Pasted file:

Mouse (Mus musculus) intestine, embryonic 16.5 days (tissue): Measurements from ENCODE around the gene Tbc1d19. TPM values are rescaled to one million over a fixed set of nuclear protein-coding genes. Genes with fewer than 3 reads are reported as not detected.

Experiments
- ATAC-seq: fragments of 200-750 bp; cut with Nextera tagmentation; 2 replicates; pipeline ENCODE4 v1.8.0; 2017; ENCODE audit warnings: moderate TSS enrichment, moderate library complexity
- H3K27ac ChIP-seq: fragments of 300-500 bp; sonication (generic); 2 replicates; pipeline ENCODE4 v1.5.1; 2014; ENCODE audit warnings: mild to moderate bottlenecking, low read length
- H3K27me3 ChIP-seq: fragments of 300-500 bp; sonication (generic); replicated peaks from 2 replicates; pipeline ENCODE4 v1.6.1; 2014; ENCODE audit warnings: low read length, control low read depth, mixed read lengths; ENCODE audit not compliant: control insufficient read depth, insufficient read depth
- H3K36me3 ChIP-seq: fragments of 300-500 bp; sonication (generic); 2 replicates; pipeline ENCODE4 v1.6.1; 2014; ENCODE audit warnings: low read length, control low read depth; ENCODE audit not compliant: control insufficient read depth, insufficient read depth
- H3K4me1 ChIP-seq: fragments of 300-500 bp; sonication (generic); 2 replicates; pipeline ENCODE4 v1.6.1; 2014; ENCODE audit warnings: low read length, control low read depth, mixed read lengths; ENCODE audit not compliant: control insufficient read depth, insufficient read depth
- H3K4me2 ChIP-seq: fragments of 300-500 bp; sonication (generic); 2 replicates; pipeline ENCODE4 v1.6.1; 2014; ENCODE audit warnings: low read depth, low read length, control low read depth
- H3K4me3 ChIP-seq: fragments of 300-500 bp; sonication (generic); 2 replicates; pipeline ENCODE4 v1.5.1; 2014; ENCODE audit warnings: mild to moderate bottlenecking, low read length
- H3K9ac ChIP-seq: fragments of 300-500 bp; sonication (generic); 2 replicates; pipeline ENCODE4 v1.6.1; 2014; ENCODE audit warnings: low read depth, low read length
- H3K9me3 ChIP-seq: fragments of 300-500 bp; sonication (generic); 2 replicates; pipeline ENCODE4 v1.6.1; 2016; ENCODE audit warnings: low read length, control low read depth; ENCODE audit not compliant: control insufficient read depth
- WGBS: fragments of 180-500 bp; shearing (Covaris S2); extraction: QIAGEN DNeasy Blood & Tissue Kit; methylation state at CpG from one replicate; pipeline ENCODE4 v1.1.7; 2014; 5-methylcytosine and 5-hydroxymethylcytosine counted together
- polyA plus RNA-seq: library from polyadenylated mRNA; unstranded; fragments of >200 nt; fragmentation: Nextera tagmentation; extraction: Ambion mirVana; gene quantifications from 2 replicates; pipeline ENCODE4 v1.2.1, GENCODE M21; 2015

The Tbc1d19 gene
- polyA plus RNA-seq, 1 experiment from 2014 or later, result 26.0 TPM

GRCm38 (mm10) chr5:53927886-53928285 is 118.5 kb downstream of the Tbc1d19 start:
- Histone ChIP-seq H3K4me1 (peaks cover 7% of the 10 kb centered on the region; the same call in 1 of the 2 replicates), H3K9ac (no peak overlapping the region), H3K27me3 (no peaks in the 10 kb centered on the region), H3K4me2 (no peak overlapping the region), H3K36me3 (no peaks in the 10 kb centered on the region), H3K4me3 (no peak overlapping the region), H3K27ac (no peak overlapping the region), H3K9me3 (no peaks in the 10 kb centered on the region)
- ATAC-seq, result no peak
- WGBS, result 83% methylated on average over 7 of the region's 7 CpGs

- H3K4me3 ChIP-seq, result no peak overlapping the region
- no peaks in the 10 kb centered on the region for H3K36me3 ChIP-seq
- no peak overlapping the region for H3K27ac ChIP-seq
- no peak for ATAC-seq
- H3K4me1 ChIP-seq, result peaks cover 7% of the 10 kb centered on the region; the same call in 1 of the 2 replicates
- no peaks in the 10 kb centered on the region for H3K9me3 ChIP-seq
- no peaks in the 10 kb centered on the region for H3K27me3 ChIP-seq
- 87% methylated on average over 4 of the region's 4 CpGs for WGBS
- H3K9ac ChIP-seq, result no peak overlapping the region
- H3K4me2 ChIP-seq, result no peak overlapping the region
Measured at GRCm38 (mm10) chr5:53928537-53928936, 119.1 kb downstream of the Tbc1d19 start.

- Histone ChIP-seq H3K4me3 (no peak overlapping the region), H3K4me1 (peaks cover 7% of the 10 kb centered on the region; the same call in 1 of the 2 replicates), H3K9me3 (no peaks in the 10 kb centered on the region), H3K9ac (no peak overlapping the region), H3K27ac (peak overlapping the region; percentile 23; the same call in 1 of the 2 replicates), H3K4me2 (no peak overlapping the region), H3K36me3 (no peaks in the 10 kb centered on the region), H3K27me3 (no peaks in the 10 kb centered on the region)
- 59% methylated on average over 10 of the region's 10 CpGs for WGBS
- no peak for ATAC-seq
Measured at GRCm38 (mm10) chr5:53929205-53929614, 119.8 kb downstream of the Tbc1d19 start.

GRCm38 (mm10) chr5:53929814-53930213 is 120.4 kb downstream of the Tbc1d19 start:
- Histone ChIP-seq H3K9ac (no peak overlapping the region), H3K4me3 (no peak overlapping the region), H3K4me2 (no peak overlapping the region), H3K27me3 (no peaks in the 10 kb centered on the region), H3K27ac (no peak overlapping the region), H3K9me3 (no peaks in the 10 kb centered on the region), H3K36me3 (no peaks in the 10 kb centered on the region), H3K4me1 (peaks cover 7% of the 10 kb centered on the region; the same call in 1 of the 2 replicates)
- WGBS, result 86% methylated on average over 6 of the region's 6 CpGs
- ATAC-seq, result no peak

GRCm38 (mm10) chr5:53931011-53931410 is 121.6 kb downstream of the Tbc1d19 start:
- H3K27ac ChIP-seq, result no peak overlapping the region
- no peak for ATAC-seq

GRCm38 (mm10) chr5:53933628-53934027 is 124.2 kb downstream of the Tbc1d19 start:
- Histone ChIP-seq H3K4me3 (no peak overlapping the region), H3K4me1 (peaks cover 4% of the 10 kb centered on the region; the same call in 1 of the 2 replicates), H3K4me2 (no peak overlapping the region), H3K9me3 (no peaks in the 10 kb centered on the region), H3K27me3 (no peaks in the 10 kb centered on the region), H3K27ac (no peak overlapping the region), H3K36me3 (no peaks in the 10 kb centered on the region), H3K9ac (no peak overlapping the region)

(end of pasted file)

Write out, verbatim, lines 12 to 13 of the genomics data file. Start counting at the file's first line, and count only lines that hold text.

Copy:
- WGBS: fragments of 180-500 bp; shearing (Covaris S2); extraction: QIAGEN DNeasy Blood & Tissue Kit; methylation state at CpG from one replicate; pipeline ENCODE4 v1.1.7; 2014; 5-methylcytosine and 5-hydroxymethylcytosine counted together
- polyA plus RNA-seq: library from polyadenylated mRNA; unstranded; fragments of >200 nt; fragmentation: Nextera tagmentation; extraction: Ambion mirVana; gene quantifications from 2 replicates; pipeline ENCODE4 v1.2.1, GENCODE M21; 2015